As you might imagine, the above quote is sweet music to any creative person’s ears, especially if you’re a copywriter. Unfortunately, it is a song we seldom get to play or hear in the creative department. We get “network interference” all the time, so much so it is considered part of the “process.” And while we may have a complete dedication to the writing, few others in a typical agency do. And why should they? Writing is not their skill set. They are executives, strategists and managers. Their skill set, if you get right down to it, is to affect the writing, generally via “comments.” Comments can be good. Comments can be bad. My point is we don’t work in a vacuum.

The “curiously strong mints” campaign is my Simpsons. In my own unauthorized untold true story of Altoids, I make a similar statement to Ortved’s. A great campaign for many reasons but, in the early going, its meteoric success comes down to the same two things: autonomy and an obsession for writing. I obsessed over those headlines as my partner, Mark Faulkner obsessed over images, color scheme and typography.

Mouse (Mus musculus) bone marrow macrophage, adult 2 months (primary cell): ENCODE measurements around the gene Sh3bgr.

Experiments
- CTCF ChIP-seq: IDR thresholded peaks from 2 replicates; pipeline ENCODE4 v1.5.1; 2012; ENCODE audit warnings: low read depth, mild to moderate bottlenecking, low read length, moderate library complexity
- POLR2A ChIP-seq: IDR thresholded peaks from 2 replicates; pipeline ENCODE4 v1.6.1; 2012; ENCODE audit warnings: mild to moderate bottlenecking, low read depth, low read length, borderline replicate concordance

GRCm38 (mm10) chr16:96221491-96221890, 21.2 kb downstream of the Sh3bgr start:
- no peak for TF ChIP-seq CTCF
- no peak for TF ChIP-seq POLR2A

In that first year we answered to no one, save for our creative director, who was only appreciative and supportive. Obviously, the client had to sign off (they were a joy by the way) but “network interference” was negligible. Why? No one in the agency cared. The budget was tiny and TV never an option. (Remember this was 1995 and this was Leo Burnett. TV was king.) Anyway, the rest is history: Wrigley bought Altoids and Lifesavers for $1.5 billion dollars.

Ultimately, many would contribute in the case study of Altoids (I’ve named them in previous posts as well as in an Adweek story) but year one it was just a creative team and an assignment.

So, what do we make of “network interference” aka the age-old battle between suit and creative? We are both on the same team, working for the same “network.” But the partnership is strained. Necessarily perhaps. And maybe that’s healthy. But for those once-in-a-lifetime campaigns –“Think Different” “Just do it.” “Curiously Strong Mints”- I’m guessing it’s the creative lonely man who called the tune.

Author’s Notes: This article first ran last week in Reel Chicago – If you would like a creative lonely man as cipher hit me up Portfolio